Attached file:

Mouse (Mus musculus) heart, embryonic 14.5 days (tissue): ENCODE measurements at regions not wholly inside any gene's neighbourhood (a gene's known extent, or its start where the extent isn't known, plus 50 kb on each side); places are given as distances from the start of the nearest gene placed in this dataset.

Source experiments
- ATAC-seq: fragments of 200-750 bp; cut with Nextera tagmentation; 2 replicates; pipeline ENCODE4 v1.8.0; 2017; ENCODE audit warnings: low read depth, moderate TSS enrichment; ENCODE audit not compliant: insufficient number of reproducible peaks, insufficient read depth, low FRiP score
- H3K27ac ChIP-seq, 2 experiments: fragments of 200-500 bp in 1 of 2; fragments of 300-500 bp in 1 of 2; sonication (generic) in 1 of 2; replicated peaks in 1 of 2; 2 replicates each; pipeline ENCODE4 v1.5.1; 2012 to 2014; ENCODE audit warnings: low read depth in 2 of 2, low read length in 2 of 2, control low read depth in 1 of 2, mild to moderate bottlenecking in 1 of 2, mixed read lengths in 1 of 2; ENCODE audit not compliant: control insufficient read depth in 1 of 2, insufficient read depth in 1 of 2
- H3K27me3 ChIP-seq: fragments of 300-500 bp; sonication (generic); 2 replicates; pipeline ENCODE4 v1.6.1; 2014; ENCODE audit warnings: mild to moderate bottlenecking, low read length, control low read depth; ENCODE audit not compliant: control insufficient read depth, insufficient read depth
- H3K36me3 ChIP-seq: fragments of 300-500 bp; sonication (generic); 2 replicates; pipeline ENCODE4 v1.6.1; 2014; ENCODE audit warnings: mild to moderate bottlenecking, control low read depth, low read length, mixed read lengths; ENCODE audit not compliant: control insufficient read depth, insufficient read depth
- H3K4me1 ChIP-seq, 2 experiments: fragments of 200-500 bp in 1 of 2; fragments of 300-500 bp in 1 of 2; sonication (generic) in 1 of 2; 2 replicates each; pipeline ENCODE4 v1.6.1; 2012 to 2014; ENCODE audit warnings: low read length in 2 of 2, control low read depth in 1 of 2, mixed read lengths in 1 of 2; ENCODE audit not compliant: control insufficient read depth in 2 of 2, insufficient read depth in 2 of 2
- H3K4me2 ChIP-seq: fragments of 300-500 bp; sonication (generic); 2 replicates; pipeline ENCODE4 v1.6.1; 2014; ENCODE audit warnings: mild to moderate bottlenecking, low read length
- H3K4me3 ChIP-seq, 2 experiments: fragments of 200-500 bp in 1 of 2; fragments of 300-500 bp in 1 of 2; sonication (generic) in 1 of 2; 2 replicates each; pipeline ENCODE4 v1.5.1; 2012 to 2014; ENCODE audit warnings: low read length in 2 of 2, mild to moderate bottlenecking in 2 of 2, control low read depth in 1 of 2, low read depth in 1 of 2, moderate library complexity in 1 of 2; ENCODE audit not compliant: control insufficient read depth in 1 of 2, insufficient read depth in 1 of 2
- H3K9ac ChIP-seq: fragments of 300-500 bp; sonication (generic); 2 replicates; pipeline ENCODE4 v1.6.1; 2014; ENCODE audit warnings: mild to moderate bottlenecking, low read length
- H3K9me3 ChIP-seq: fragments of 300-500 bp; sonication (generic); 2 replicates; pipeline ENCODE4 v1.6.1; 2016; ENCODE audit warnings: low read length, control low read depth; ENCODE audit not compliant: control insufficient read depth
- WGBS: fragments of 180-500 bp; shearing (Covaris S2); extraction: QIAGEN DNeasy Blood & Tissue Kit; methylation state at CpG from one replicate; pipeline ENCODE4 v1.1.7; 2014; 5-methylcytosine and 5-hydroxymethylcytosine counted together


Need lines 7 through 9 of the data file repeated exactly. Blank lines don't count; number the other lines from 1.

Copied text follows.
- H3K4me1 ChIP-seq, 2 experiments: fragments of 200-500 bp in 1 of 2; fragments of 300-500 bp in 1 of 2; sonication (generic) in 1 of 2; 2 replicates each; pipeline ENCODE4 v1.6.1; 2012 to 2014; ENCODE audit warnings: low read length in 2 of 2, control low read depth in 1 of 2, mixed read lengths in 1 of 2; ENCODE audit not compliant: control insufficient read depth in 2 of 2, insufficient read depth in 2 of 2
- H3K4me2 ChIP-seq: fragments of 300-500 bp; sonication (generic); 2 replicates; pipeline ENCODE4 v1.6.1; 2014; ENCODE audit warnings: mild to moderate bottlenecking, low read length
- H3K4me3 ChIP-seq, 2 experiments: fragments of 200-500 bp in 1 of 2; fragments of 300-500 bp in 1 of 2; sonication (generic) in 1 of 2; 2 replicates each; pipeline ENCODE4 v1.5.1; 2012 to 2014; ENCODE audit warnings: low read length in 2 of 2, mild to moderate bottlenecking in 2 of 2, control low read depth in 1 of 2, low read depth in 1 of 2, moderate library complexity in 1 of 2; ENCODE audit not compliant: control insufficient read depth in 1 of 2, insufficient read depth in 1 of 2